Minimum opening bid is 15. The dealer’s left has the first opportunity to bid. When the bid reaches you, you have two options: Bid at least a 1-point higher bid than the last bid, or say “Pass,” thereby removing yourself from the bidding for this round. When only one person has not said “pass” that person has won the bid.
When the winning bidder has named trump, the bidder’s partner selects three cards to pass to him or her (obviously face down so that the opponents can’t see the cards!). The bidder picks up these three cards and sorts them into his/her hand and then chooses three cards to send back to his/her partner as replacement cards. Only the bid-winning two-person team gets to exchange cards.
LAYING DOWN MELDS
After the winning bidder and his/her partner has exchanged cards, all four players lay down their melds. This is the 1st phase of accumulating points for the round.
Points are accumulated for the following types of melds:
Marriage (King and Queen) in trump suit = 4 points
Marriage in any other suit = 2 points
Run (A, 10, K, Q, J in trump suit) = 15 points (A “9” in trump suit can be added to the run for an extra point)
4 Aces (one in each suit) = 10 points
4 Kings (one in each suit) = 8 points
4 Queens (one in each suit) = 6 points
4 Jacks (one in each suit) = 4 points
Pinochle (Queen of Spades and Jack of Diamonds) = 4 points
Double Pinochle ( 2 Queens of Spades and 2 Jacks of Diamonds) = 30 points
You can “double duty” individual cards with your melds, as long as they are different types of melds. For instance, if you lay down 4 Queens, each of a different suit, for 6 points, you could place a King of Diamonds next to the Queen of Diamonds and have a marriage as well.
When laying down melds, partners can not add to what each other has put down. For instance, if one player lays down a Pinochle and his/her partner also has a pinochle in his/her hand, he/she cannot add that pinochle to his/her partner’s pinochle and claim a double pinochle. All four players each put down their own melds. Once points have been added up and recorded for melds, players pick up their melds and put the cards back in their hands, so that they can start the trick-taking part of the round.
After players have their cards back in their hands, the winner of the bid leads the first trick. Proceeding to the left, each player plays a card on the trick. When all four cards have been played for that trick, the highest-ranking card of the trump—or, if there is no trump in the trick (which there probably isn’t going to be during the first few tricks), the highest-ranking card of the suit that led, wins the trick. If there is a tie for the highest-ranking card, the trick is won by whichever of the equal cards was played first. The player who played the winning card leads the next trick.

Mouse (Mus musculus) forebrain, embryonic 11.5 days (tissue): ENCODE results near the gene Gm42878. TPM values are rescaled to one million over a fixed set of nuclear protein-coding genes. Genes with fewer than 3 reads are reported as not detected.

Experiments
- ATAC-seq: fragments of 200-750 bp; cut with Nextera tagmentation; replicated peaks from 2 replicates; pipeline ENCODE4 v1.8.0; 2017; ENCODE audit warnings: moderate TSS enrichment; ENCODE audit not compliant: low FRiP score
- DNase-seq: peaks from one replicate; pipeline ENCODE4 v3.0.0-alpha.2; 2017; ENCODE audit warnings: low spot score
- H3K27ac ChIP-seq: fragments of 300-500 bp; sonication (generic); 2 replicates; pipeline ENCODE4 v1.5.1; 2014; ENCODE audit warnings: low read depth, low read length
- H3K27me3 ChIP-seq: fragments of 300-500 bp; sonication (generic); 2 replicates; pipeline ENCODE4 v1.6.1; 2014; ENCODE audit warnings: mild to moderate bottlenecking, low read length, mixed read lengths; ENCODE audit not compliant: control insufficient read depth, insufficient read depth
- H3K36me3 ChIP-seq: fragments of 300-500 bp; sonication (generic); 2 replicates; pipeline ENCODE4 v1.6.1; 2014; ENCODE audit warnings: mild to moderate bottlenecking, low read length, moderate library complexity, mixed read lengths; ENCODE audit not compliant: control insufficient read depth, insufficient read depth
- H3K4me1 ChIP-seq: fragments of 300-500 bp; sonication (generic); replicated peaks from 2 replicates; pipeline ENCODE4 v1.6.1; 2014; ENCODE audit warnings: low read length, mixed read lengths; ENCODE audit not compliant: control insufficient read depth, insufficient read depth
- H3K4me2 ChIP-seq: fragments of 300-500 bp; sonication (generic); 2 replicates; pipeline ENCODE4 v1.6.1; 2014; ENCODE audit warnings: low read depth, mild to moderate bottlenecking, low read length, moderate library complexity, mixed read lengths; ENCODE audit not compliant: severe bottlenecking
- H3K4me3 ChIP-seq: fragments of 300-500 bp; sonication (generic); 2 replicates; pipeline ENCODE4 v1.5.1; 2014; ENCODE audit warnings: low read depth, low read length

There are some rules which must be followed when laying down cards during tricks:
**The first, or lead card, may be anything in the leader’s hand. Trump cannot be the lead card, unless trump has been “broken,” meaning in a previous trick, someone put down a trump card to take the trick. The only exception is if the leader has nothing but trump in his/her hand, he or she can still lead with a trump card, even if trump has not yet been broken.
**If you have a hard of the same suit as the lead card, you must play it. If you cannot follow suit, you can play any other suit card. This means you could lay down a trump card if you have it, because then you would take the trick—unless a player after you lays down a higher trump card.
**The first of two identical cards beats the second.
**Each team should designate one partner to “pull” the tricks or gather them from the center of the table over to the pile for their team.
Once all 12 tricks have been played, both teams collect their stacks of pulled cards and count up their points collected during that round. Aces, tens and Kings are each worth 1 point. The other cards are not worth anything. The team that won the last trick gets an additional 1 point. There are a total of 25 points available during the trick-taking portion of each round.
If the declaring team “makes the bid” (meaning they collected enough points through melding and trick-taking combined to meet or exceed the amount of their bid), all the earned points are added to the team’s previous score. If they do not make their bid, they do not score any points from their melds or tricks they took, and their previous score is reduced by the amount bid.
If the non-declaring team (the team that didn’t win the bid) fails to take any tricks, they do not get the points from any melds they laid down at the start of the round.
150 points = GAME